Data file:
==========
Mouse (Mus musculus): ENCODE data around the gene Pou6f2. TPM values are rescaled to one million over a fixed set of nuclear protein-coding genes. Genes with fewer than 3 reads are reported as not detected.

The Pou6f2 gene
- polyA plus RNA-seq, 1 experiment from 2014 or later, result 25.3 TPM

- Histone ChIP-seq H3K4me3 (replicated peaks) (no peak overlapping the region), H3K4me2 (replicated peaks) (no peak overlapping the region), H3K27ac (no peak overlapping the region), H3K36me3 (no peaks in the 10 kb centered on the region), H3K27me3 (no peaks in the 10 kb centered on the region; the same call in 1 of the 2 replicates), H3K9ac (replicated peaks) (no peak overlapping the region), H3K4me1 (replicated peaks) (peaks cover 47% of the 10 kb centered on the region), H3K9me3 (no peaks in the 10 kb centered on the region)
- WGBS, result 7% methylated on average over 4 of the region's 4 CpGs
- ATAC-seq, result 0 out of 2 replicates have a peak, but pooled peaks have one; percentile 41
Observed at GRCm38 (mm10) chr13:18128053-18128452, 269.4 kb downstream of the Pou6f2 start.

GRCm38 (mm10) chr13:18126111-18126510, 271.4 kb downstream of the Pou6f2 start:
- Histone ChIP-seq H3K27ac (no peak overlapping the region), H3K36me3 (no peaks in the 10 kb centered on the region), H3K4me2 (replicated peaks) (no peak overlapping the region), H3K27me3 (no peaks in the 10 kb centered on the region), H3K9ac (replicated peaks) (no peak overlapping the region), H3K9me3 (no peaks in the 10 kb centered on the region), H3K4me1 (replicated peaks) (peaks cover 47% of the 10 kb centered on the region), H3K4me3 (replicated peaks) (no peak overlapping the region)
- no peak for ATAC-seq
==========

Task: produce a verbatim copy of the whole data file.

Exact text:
Mouse (Mus musculus): ENCODE data around the gene Pou6f2. TPM values are rescaled to one million over a fixed set of nuclear protein-coding genes. Genes with fewer than 3 reads are reported as not detected.

The Pou6f2 gene
- polyA plus RNA-seq, 1 experiment from 2014 or later, result 25.3 TPM

- Histone ChIP-seq H3K4me3 (replicated peaks) (no peak overlapping the region), H3K4me2 (replicated peaks) (no peak overlapping the region), H3K27ac (no peak overlapping the region), H3K36me3 (no peaks in the 10 kb centered on the region), H3K27me3 (no peaks in the 10 kb centered on the region; the same call in 1 of the 2 replicates), H3K9ac (replicated peaks) (no peak overlapping the region), H3K4me1 (replicated peaks) (peaks cover 47% of the 10 kb centered on the region), H3K9me3 (no peaks in the 10 kb centered on the region)
- WGBS, result 7% methylated on average over 4 of the region's 4 CpGs
- ATAC-seq, result 0 out of 2 replicates have a peak, but pooled peaks have one; percentile 41
Observed at GRCm38 (mm10) chr13:18128053-18128452, 269.4 kb downstream of the Pou6f2 start.

GRCm38 (mm10) chr13:18126111-18126510, 271.4 kb downstream of the Pou6f2 start:
- Histone ChIP-seq H3K27ac (no peak overlapping the region), H3K36me3 (no peaks in the 10 kb centered on the region), H3K4me2 (replicated peaks) (no peak overlapping the region), H3K27me3 (no peaks in the 10 kb centered on the region), H3K9ac (replicated peaks) (no peak overlapping the region), H3K9me3 (no peaks in the 10 kb centered on the region), H3K4me1 (replicated peaks) (peaks cover 47% of the 10 kb centered on the region), H3K4me3 (replicated peaks) (no peak overlapping the region)
- no peak for ATAC-seq